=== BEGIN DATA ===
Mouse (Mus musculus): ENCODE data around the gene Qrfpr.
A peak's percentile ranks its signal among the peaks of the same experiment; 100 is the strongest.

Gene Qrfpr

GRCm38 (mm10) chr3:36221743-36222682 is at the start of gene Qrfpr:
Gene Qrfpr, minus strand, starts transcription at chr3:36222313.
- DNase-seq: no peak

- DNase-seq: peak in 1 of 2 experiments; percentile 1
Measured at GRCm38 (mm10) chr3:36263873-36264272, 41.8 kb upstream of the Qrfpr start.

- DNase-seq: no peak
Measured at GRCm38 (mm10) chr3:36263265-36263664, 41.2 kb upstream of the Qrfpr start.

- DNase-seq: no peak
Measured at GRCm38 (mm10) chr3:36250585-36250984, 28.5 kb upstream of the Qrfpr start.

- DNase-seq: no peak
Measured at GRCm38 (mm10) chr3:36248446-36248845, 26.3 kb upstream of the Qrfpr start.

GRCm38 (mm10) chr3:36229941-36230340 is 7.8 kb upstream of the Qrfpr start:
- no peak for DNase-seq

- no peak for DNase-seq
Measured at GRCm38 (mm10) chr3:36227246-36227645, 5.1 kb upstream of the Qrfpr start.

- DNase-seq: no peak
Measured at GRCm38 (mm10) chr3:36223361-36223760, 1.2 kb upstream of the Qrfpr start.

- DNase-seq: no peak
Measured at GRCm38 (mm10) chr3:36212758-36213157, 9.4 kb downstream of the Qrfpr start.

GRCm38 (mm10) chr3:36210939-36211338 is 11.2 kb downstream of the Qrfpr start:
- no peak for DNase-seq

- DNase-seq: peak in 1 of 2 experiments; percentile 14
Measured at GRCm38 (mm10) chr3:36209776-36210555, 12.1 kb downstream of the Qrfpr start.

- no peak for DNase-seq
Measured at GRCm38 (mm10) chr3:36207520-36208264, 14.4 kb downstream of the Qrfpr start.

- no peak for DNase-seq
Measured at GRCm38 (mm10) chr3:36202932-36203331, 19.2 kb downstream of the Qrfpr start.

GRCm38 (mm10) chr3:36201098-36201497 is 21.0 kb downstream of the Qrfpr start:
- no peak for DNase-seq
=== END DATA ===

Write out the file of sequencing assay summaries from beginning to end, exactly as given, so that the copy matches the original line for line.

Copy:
Mouse (Mus musculus): ENCODE data around the gene Qrfpr.
A peak's percentile ranks its signal among the peaks of the same experiment; 100 is the strongest.

Gene Qrfpr

GRCm38 (mm10) chr3:36221743-36222682 is at the start of gene Qrfpr:
Gene Qrfpr, minus strand, starts transcription at chr3:36222313.
- DNase-seq: no peak

- DNase-seq: peak in 1 of 2 experiments; percentile 1
Measured at GRCm38 (mm10) chr3:36263873-36264272, 41.8 kb upstream of the Qrfpr start.

- DNase-seq: no peak
Measured at GRCm38 (mm10) chr3:36263265-36263664, 41.2 kb upstream of the Qrfpr start.

- DNase-seq: no peak
Measured at GRCm38 (mm10) chr3:36250585-36250984, 28.5 kb upstream of the Qrfpr start.

- DNase-seq: no peak
Measured at GRCm38 (mm10) chr3:36248446-36248845, 26.3 kb upstream of the Qrfpr start.

GRCm38 (mm10) chr3:36229941-36230340 is 7.8 kb upstream of the Qrfpr start:
- no peak for DNase-seq

- no peak for DNase-seq
Measured at GRCm38 (mm10) chr3:36227246-36227645, 5.1 kb upstream of the Qrfpr start.

- DNase-seq: no peak
Measured at GRCm38 (mm10) chr3:36223361-36223760, 1.2 kb upstream of the Qrfpr start.

- DNase-seq: no peak
Measured at GRCm38 (mm10) chr3:36212758-36213157, 9.4 kb downstream of the Qrfpr start.

GRCm38 (mm10) chr3:36210939-36211338 is 11.2 kb downstream of the Qrfpr start:
- no peak for DNase-seq

- DNase-seq: peak in 1 of 2 experiments; percentile 14
Measured at GRCm38 (mm10) chr3:36209776-36210555, 12.1 kb downstream of the Qrfpr start.

- no peak for DNase-seq
Measured at GRCm38 (mm10) chr3:36207520-36208264, 14.4 kb downstream of the Qrfpr start.

- no peak for DNase-seq
Measured at GRCm38 (mm10) chr3:36202932-36203331, 19.2 kb downstream of the Qrfpr start.

GRCm38 (mm10) chr3:36201098-36201497 is 21.0 kb downstream of the Qrfpr start:
- no peak for DNase-seq